The Status and Role of Women

Resources for clergy families and those who care for them

 The Pridmore family prepares for church at their parsonage in Rolling Fork, Miss., where the Revs. Eric and Lisa Pridmore pastor a three-point charge. Lisa helps their daughter Mary Ruth with her shoes while Eric and Gene, his Seeing Eye dog, get ready to go. Photo by Mike DuBose, UMNS
The Pridmore family prepares for church at their parsonage in Rolling Fork, Miss., where the Revs. Eric and Lisa Pridmore pastor a three-point charge. Lisa helps their daughter Mary Ruth with her shoes while Eric and Gene, his Seeing Eye dog, get ready to go. Photo by Mike DuBose, UMNS

The life of a clergyperson carries with it a number of unique challenges and anxieties. The burden does not just fall on them, but also members of their family who support their ministry. For children it can mean frequently having to move to a new town and a new school. For spouses it can mean additional stresses on their own career opportunities. Studies have also shown clergy are at high risk for health problems such obesity and depression.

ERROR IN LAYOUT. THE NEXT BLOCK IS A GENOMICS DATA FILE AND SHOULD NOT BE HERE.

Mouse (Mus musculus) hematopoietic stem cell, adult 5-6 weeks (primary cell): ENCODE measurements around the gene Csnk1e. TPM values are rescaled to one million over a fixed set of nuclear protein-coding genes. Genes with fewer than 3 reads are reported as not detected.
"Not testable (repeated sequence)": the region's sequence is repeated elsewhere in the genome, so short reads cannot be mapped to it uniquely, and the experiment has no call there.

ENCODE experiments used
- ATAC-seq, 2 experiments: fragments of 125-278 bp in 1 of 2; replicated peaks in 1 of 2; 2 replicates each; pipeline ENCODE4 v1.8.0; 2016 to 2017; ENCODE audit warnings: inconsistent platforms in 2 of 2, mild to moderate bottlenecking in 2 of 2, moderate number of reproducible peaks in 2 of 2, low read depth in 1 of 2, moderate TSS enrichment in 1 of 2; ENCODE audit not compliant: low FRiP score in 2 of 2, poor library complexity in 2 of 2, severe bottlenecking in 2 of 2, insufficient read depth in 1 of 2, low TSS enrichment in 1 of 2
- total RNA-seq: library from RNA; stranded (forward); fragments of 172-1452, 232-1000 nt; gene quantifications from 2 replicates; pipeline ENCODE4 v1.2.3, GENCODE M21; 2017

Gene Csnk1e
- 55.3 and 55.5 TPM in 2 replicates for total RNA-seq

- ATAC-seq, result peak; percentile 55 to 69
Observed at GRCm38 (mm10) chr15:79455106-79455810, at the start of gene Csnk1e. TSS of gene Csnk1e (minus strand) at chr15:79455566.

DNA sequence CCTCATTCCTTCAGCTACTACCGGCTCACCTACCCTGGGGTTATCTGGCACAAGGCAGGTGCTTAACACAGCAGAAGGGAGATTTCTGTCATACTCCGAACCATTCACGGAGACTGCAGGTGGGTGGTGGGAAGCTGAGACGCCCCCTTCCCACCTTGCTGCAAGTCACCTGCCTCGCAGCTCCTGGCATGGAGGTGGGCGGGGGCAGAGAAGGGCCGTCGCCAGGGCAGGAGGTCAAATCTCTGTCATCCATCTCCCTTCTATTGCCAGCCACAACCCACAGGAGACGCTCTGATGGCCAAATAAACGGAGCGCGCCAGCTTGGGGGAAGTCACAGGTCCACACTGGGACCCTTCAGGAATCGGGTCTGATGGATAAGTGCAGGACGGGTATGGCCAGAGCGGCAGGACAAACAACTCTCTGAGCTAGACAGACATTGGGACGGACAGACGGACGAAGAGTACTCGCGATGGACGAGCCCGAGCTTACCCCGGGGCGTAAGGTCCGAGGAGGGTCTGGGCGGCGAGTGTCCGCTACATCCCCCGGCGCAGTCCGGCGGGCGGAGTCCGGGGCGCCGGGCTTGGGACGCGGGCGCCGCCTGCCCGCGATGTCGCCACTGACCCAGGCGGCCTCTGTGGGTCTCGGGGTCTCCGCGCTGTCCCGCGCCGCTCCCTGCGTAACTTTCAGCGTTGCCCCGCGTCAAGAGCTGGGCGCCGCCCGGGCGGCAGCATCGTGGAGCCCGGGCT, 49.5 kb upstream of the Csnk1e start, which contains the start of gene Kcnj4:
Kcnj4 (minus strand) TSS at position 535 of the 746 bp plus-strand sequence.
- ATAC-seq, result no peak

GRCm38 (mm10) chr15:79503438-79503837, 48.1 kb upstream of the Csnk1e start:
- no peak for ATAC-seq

The General Commission on the Status and Role of Women conducted a study on the unique challenges of clergy families and compiled a list of practical resources to help support them. Some resources address physical, mental and family health concerns. Others provide practical information and guidelines around maintaining parsonages and clergy housing. The list also includes helpful tips and practices for welcoming a new pastor and their family to your congregation.

See the full list of resources.